Many wine lovers claim that Burgundy wines are the greatest red wines in the world, while others insist that Bordeaux wines be the most important. If you argue that Burgundy wines are among the best in the world and that nothing compares in aroma and flavour to a Grand Cru rouge de Bourgogne, it is precisely because the climate allows it. The climate of the Burgundy wine region is indeed unique; at the confluence of continental, Mediterranean and oceanic influences, it brings a unique character to the wines of the region...
The climate in Burgundy is mainly continental, with hot summers, a constant threat of hail and cold winters. But due to the different orientation of the vineyards, hills, slopes and prevailing winds, there are also a large number of microclimates that are also essential for the expression of the terroir.
The wine-growing regions of Chablis, Grand Auxerrois and Châtillonnais enjoy a mainly semi-continental climate, with hot and sunny summers and long, harsh winters. What differentiates them from other regions is their high exposure to spring frost, a difficulty that winegrowers struggle with by spraying the vines with water, so as to form a protective cocoon that protects them from low temperatures.
The hills of the Côte de Nuits and Hautes Côtes de Nuits can be recognised by their ability to bathe in sunlight, whether during hot summers or dry autumns. The Côte de Beaune, the Hautes Côtes de Beaune and the Côte Chalonnaise also benefit from hot and often Indian summers, filling the grapes with sunshine. As for the Couchois, it enjoys the same continental influences on a smaller production area. It is here, well above sea level, that the best reds of Burgundy can be found.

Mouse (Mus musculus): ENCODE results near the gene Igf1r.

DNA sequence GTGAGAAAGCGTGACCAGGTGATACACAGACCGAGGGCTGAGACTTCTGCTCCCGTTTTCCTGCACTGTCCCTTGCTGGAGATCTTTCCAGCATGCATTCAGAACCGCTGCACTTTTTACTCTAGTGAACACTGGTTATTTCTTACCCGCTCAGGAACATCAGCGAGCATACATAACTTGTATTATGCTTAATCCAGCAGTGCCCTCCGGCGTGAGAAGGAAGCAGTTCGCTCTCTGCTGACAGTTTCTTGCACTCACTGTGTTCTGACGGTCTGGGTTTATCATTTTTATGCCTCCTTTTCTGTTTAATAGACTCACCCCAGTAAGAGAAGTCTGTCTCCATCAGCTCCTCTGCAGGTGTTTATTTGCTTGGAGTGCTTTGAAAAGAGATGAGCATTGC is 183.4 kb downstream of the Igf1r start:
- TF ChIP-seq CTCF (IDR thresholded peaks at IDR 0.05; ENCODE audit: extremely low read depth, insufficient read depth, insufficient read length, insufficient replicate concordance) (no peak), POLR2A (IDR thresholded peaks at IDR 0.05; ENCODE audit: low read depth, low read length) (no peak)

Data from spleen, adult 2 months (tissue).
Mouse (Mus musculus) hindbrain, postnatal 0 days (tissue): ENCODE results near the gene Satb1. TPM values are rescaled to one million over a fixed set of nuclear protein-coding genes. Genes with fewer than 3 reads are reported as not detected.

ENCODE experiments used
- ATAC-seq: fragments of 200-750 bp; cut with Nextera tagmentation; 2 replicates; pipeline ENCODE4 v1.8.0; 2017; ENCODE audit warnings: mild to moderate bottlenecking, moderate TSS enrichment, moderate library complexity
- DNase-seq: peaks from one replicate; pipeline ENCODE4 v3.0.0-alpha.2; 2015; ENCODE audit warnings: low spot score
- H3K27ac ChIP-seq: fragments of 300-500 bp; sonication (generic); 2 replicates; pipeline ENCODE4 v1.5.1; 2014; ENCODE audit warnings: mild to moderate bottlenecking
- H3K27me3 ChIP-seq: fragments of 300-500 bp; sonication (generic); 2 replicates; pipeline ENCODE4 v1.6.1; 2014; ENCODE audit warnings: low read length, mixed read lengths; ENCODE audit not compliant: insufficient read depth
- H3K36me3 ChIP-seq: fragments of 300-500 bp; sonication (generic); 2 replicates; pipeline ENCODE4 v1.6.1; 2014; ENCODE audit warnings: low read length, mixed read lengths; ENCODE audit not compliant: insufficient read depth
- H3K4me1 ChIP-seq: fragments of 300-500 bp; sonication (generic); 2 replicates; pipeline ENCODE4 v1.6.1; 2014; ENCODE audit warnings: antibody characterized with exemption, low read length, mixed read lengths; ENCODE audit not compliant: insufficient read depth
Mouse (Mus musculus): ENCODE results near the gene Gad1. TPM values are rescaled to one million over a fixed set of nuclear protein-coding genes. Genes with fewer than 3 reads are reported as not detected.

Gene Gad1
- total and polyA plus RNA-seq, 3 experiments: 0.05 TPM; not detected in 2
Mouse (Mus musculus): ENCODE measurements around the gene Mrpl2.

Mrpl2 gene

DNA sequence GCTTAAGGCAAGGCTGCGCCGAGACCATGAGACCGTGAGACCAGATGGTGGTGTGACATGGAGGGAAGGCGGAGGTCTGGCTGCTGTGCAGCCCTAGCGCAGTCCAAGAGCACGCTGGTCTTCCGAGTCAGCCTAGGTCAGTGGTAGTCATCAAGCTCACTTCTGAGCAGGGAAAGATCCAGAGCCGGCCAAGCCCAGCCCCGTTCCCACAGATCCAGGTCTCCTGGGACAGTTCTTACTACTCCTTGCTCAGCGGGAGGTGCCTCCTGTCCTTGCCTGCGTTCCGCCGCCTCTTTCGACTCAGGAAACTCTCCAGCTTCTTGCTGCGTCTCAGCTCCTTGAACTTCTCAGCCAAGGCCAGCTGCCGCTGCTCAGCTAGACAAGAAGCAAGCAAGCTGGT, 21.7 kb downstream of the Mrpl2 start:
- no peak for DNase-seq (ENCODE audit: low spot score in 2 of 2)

The vineyards of the Mâconnais have the particularity of being more sparse and scattered with land devoted to other forms of agriculture. The Mâconnais climate shows signs of being close to the Rhône Valley, thanks in particular to warmer than average temperatures, lower rainfall and, above all, less risk of spring frosts damaging the vines. You will find that the houses look different here; it is because they are adapted to a warmer and more abundant sun, as well as less frequent rainfall.
This climatic combination, combining heat, freshness, drought and aridity, is also accompanied by a unique geology, giving rise to inimitable wines. Indeed, Burgundy is fortunate to have many variations in its soils and subsoils, making the wines different from vineyard to vineyard; with more than 400 different types of clay and limestone soils as well as a Kimmeridgian soil bed, it is here that all the remarkable know-how of the great Burgundy wines is hidden!